Mr. Tellinger's only real-world experience with the banking system is being a defendant in a lawsuit against Standard Bank of South Africa for defaulting on his debts. He literally tried to claim that he should be able to print money "out of thin air" like banks do; and thus, he gave the banks a piece of paper that stated "Negotiable Instrument" and tried to pass it off as a debt repayment. (This act was based on several of his unsubstantiated and nonviable theories about the monetary and banking systems.) Needless to say, the judge wasn't amused and he lost the lawsuit.

At Gini, we are not fans of fiat currencies, which is why we published the Fiat Currency Graveyard: A History of Monetary Folly and many other articles and books that are critical of the monopolistic banks, the fiat banking system and the politicians and bankers who control it. It's also why we maintain one of the most extensive book lists about the evils of our banking and political systems that you will find anywhere on Earth. However, our disgust with the economic and political systems that dominate our lives today does not mean we automatically believe every conspiracy theory without doing our own due diligence. In fact, many of the articles and books published by Gini are the result of our rigorous due diligence process.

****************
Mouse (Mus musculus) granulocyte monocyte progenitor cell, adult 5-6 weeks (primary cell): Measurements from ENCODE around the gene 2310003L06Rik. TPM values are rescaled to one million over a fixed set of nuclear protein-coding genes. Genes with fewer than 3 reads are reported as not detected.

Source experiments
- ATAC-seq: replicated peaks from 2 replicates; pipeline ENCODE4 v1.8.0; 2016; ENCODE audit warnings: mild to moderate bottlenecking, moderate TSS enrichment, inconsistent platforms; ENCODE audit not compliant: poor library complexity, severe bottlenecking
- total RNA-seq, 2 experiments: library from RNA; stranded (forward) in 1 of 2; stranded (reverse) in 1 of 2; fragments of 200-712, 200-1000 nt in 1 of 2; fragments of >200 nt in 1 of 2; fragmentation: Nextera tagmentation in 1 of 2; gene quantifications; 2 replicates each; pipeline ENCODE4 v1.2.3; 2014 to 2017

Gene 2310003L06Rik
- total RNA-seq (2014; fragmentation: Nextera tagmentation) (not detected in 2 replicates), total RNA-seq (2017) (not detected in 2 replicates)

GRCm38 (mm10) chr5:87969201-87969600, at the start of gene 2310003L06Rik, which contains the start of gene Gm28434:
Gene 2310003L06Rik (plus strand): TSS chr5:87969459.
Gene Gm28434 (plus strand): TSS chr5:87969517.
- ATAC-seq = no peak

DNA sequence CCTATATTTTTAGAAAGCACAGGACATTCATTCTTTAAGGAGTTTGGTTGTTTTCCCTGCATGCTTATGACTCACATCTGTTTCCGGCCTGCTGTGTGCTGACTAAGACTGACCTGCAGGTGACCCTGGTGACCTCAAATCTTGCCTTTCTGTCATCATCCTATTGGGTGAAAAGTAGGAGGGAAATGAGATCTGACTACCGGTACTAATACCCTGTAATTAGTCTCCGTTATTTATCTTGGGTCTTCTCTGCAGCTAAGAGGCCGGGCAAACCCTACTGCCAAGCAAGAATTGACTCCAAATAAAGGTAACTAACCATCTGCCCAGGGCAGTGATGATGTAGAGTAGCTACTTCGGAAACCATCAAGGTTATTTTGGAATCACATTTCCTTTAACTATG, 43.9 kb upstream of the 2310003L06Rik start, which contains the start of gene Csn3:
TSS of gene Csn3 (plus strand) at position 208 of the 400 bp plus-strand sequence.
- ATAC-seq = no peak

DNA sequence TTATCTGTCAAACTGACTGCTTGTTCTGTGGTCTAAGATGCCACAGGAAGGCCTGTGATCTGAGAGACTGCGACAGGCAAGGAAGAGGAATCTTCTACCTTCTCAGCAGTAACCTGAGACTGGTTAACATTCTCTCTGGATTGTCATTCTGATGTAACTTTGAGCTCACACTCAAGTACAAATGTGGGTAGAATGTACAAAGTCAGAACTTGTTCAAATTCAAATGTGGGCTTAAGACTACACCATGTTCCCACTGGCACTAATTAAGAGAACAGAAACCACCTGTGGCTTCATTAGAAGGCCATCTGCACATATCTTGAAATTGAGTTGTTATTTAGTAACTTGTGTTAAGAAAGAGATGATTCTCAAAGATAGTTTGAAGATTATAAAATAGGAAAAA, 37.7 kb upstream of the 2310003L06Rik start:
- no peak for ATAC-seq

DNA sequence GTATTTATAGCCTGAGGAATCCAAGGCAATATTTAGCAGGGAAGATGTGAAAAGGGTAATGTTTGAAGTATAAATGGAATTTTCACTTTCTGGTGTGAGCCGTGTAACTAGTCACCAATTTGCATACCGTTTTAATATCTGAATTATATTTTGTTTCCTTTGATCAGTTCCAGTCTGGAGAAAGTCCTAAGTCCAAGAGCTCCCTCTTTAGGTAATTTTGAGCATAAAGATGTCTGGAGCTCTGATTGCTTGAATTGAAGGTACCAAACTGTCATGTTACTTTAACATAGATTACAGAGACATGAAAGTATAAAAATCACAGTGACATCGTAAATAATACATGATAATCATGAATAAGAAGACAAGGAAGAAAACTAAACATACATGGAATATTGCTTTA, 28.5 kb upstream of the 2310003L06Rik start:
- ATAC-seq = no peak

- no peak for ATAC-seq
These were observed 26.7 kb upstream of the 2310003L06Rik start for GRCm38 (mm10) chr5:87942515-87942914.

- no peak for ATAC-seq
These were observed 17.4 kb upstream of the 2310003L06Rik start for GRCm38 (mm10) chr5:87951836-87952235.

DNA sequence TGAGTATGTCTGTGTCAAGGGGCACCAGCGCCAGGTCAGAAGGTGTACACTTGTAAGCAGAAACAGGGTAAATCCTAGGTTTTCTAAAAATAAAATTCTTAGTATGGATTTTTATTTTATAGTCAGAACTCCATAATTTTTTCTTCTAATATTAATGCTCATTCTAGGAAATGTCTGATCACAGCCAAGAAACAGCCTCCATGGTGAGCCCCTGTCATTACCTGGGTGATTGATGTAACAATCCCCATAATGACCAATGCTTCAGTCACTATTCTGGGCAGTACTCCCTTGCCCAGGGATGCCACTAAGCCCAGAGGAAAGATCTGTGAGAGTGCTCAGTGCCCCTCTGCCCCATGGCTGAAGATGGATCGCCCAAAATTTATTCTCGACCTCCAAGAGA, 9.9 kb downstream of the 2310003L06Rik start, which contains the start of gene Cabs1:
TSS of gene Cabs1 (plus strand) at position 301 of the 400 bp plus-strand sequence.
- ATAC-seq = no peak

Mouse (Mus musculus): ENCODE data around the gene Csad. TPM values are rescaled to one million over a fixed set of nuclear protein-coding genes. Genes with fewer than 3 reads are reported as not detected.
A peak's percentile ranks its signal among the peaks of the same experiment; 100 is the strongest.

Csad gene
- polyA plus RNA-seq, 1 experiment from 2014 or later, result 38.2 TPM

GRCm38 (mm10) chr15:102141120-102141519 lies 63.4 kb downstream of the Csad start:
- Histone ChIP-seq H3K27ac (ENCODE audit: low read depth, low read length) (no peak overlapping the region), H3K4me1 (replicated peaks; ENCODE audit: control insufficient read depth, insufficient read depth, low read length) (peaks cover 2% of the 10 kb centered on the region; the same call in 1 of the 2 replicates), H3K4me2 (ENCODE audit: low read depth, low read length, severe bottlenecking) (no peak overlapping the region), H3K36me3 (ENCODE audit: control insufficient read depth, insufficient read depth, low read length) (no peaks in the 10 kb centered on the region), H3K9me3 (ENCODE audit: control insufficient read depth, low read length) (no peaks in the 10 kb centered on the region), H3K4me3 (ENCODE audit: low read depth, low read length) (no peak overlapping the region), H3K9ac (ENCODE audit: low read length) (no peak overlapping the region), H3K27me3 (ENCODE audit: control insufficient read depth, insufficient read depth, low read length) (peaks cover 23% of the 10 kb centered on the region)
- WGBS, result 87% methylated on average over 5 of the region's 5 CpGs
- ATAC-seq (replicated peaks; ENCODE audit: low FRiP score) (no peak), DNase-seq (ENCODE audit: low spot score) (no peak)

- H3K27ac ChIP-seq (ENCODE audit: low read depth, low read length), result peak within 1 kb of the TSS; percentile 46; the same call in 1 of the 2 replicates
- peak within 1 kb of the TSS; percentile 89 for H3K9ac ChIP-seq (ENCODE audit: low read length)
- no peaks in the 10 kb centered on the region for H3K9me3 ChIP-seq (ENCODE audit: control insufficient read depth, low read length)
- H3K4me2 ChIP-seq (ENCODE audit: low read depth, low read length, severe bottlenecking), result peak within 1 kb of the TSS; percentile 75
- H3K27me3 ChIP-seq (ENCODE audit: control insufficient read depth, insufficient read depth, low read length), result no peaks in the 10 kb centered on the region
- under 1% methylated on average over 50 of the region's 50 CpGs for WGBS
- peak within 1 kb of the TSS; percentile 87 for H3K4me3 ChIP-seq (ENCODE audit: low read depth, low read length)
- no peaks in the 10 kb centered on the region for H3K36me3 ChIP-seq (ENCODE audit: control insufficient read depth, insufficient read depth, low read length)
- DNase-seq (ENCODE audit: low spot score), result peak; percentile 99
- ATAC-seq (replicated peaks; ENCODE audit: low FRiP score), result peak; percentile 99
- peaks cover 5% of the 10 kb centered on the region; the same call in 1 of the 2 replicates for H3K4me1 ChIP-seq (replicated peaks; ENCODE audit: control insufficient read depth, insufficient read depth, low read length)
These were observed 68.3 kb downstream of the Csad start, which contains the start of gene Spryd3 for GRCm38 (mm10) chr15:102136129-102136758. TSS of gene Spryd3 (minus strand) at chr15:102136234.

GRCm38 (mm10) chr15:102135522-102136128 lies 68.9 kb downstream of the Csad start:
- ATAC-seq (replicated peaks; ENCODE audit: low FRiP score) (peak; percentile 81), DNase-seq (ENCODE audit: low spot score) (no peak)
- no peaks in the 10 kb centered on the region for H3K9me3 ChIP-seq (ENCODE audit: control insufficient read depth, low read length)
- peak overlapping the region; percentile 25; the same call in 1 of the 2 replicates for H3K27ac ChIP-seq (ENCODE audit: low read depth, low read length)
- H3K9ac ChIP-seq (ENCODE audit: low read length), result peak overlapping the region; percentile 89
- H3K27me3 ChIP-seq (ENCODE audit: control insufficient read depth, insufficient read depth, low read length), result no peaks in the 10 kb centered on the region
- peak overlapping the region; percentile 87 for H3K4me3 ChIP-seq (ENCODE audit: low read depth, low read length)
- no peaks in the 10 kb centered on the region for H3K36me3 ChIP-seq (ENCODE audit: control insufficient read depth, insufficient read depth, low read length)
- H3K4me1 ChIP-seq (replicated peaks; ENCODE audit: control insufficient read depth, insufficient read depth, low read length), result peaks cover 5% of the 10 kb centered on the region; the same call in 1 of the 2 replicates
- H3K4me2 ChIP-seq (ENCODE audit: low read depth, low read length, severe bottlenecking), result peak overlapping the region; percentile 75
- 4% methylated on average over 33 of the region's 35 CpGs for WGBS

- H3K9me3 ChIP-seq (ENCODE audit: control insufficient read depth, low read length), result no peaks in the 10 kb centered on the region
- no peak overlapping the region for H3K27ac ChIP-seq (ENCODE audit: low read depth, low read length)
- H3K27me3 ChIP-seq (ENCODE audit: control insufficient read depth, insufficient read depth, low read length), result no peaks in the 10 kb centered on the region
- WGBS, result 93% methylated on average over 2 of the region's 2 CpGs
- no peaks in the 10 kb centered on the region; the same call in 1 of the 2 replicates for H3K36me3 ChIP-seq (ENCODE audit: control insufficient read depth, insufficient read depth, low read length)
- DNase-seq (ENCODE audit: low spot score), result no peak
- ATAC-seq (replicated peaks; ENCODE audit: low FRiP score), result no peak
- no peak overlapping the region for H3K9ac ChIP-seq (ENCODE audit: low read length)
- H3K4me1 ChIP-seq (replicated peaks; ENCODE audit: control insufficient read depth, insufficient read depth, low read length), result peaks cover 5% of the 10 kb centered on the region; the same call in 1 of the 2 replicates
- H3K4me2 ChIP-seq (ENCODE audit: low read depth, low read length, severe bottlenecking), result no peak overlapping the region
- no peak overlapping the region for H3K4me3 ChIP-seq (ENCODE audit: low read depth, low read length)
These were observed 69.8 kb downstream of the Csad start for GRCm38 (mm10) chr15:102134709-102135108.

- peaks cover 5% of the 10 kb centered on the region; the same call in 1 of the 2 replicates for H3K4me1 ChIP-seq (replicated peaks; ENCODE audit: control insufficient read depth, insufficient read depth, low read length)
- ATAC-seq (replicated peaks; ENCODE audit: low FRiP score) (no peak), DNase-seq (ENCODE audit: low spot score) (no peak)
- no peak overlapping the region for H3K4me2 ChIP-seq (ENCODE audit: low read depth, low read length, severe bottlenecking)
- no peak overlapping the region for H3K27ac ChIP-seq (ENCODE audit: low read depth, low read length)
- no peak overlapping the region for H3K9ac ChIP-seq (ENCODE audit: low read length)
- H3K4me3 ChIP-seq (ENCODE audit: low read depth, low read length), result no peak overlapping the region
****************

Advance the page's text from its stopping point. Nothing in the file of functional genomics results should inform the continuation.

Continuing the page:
There's nothing wrong with presenting theories and hypotheses to try to make sense of complex problems and events, but creative narratives and cherry-picked, out-of-context historical events are not evidence. Presenting theories as facts without evidence undermines the integrity of societies and empowers politicians and giant companies like Google to implement ever-more draconian systems of censorship to prevent crazies from destabilizing our world. It's a vicious cycle, which is amplified by people like Tellinger and anybody peddling unsubstantiated conspiracy theories.